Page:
An overflowing stack of overdue invoices is an all-too familiar problem for business owners. It’s quite an easy trap to fall into. At first, you think you’re just cutting your client some slack because they’re having a difficult time and the debt they owe isn’t really that big. Besides, you’ve got more pressing business matters to attend to and you can always collect the payment later. But these invoices can quickly pile up and before you know it, your company is losing thousands of dollars annually because late payments or worse, unpaid debts.
The good news is that this issue is absolutely avoidable. By making some simple adjustments to your collection process, you’ll be able to significantly reduce late payments while maintaining a good relationship with your clients.
This may seem like a no-brainer, but you’d be surprised at how many businesses fail to keep track of their receivables. This is mainly because after making a sale, companies tend to move on to other more important things, such as finding another client or project. They often feel confident that issuing an invoice and receiving assurances of timely payment is enough, especially if they’ve been doing business with that particular client for a long time.
Aside from lack of cash, there are many other possible reasons why your clients are not paying their outstanding balances on time. These include:
If you notice, these reasons are things that you can actually do something about. You need to discover exactly what is causing your client’s late payment so you can figure out how to resolve them and keep them from happening again.
A simple email reminder can go a long way in getting your invoices paid on time. Emails can also help you resolve the most common reasons of late payments that were mentioned above.
It would be best to create a system of emails that starts off with a gentle reminder that is sent perhaps a week before the due date. This can then be succeeded by a follow up a few days later and ending with a message a day before the due date. You can schedule these emails ahead of time using a certain app or software so they’ll be sent automatically to clients on your list.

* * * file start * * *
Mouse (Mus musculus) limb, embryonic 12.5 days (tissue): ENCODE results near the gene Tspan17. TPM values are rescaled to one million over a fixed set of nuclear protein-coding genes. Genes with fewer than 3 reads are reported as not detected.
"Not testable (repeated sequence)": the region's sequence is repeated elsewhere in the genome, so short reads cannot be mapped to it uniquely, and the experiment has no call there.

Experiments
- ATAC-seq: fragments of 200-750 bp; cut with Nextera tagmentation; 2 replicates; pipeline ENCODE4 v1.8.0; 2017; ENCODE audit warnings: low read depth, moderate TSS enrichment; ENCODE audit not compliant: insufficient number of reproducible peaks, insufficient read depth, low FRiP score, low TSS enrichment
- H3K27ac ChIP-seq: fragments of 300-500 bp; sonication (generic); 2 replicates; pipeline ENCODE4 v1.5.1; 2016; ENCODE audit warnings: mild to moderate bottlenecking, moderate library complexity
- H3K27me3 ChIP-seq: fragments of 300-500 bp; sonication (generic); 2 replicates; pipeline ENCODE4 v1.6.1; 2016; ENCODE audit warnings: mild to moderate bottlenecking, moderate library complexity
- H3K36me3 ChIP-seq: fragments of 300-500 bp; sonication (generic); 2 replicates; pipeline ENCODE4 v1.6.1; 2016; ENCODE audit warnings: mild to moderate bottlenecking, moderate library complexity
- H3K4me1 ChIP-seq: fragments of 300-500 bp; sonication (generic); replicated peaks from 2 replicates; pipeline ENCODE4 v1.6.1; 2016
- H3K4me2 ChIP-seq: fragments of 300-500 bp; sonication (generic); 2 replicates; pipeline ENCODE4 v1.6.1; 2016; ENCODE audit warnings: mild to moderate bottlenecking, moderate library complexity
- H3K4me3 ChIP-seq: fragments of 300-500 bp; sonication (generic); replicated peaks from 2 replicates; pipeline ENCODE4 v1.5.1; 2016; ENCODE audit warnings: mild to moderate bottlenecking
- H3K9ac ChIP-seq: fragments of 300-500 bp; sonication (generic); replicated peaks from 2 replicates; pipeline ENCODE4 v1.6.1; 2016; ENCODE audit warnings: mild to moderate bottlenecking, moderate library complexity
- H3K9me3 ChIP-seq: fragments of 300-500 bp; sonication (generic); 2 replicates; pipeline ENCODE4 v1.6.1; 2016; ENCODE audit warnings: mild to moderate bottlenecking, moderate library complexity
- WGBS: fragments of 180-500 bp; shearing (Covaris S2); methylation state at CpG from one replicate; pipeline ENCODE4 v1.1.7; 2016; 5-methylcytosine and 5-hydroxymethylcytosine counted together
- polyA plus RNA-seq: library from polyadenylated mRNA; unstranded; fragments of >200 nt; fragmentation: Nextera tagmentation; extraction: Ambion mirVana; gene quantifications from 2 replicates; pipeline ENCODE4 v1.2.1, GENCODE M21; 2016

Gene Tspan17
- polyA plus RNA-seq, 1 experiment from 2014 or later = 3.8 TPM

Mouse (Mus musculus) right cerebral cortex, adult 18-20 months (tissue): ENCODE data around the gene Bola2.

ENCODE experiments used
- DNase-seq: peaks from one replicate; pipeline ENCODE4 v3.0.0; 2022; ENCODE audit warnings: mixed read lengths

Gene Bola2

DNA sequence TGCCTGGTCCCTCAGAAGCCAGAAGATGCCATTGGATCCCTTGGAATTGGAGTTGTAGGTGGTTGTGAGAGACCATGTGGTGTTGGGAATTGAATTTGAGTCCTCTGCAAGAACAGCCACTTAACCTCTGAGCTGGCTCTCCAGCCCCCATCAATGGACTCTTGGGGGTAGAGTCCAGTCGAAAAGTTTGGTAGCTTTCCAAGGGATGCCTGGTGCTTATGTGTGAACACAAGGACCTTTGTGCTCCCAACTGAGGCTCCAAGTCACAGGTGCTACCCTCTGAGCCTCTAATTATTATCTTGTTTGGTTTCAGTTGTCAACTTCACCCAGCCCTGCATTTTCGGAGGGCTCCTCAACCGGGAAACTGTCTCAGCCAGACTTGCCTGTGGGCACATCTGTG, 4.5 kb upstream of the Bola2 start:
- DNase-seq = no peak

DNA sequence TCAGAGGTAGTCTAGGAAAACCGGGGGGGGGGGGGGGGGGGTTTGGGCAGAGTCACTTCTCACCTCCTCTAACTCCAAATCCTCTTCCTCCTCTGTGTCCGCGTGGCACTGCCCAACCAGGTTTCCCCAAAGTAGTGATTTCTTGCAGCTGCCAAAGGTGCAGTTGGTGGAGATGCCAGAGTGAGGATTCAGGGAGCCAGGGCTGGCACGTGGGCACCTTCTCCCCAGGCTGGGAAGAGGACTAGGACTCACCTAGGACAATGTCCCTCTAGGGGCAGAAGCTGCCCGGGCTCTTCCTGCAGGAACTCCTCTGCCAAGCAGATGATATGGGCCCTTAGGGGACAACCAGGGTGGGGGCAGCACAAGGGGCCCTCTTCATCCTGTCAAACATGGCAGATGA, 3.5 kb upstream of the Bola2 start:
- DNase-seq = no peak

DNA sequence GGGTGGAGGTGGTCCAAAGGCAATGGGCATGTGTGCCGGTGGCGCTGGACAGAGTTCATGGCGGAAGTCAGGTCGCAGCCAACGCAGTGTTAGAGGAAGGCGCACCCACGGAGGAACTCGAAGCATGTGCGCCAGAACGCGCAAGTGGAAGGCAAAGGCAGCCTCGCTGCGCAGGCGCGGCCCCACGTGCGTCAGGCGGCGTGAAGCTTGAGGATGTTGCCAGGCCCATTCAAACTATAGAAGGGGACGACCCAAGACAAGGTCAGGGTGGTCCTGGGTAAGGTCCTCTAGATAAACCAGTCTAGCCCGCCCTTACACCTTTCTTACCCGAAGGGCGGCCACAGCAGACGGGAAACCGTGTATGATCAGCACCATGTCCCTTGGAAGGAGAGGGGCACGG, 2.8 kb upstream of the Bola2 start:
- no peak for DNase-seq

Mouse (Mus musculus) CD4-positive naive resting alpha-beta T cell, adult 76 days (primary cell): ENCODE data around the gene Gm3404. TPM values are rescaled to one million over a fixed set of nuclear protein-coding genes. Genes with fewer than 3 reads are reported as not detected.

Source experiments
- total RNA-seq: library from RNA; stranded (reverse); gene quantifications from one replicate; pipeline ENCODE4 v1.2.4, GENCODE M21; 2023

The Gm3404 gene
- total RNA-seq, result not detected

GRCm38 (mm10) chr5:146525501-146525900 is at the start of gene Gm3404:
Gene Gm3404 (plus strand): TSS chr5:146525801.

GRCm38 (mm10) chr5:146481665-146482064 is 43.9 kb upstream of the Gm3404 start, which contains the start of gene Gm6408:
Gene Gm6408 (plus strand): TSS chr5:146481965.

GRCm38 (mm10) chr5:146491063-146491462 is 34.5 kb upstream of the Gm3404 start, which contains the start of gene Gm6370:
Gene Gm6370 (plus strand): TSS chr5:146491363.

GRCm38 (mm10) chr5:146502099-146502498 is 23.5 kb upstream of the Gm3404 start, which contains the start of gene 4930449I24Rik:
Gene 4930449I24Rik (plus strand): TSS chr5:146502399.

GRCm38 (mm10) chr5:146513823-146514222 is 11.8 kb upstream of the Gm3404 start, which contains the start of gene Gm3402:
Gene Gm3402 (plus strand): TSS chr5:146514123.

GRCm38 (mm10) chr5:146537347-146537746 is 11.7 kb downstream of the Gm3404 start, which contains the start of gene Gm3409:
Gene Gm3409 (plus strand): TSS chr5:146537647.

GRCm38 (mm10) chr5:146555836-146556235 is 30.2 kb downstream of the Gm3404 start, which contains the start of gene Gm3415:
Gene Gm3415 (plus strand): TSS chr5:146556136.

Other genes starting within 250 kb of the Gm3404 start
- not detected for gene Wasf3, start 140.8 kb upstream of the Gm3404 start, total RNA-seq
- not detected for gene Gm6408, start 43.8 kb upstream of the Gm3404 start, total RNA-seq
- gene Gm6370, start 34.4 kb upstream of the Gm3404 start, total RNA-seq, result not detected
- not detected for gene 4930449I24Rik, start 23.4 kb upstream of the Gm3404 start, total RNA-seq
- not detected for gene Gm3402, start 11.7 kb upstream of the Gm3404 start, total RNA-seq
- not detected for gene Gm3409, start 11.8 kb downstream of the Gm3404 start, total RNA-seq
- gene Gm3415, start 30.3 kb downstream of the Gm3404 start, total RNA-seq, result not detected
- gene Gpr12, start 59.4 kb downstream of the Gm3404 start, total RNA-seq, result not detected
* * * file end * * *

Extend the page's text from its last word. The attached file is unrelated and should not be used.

If you still don’t hear from clients after a couple of friendly reminders, it’s time to take a firmer approach. You can either give the client a call or send a more serious email, where you mention that legal action will be taken if the customer still fails to settle their debt as soon as possible. Depending on your credit terms and conditions, you can also state the charging of collection costs due to late payment.
If your firmer emails still don’t get you the response you want, you can send out a demand letter. This is effective way to make clients understand the gravity of the situation and show them that you’re not just going to forget about their overdue balance. Make sure your demand letter includes a copy of the invoice/s in question, information about the unpaid account, and your contact details.
This is key to the success of your collection process. Once you’ve sent your firm payment reminders, you must be prepared to take the actions you threatened to do in your emails. It’s important that you show clients that you’re not all bark and no bite. Otherwise, this will set a precedent and negatively affect future payments.
Just like any other business process, credit control and payment collection needs to be constantly updated. You need to take a step back and find out if your current system is working. Then, determine ways to improve its efficiency. For instance, you may need to adjust your credit terms and conditions to specify how long debts will be overdue before legal action is taken.
You can also add payment plans to allow your clients to slowly but surely settle their debts. Another strategy is to have clients sign a Director’s Guarantee if they’ve had a history of late payments or if the amount they owe is very high.
Get in touch with us here at Slater Byrne Recoveries for more tips on how to improve your credit control process.
Liam White joined the Slater Byrne Recoveries team in early 2013. He has worked across the credit & dispute resolution industry for a number of years. He is currently working in a Marketing/Head of Sales capacity at Slater Byrne Recoveries.
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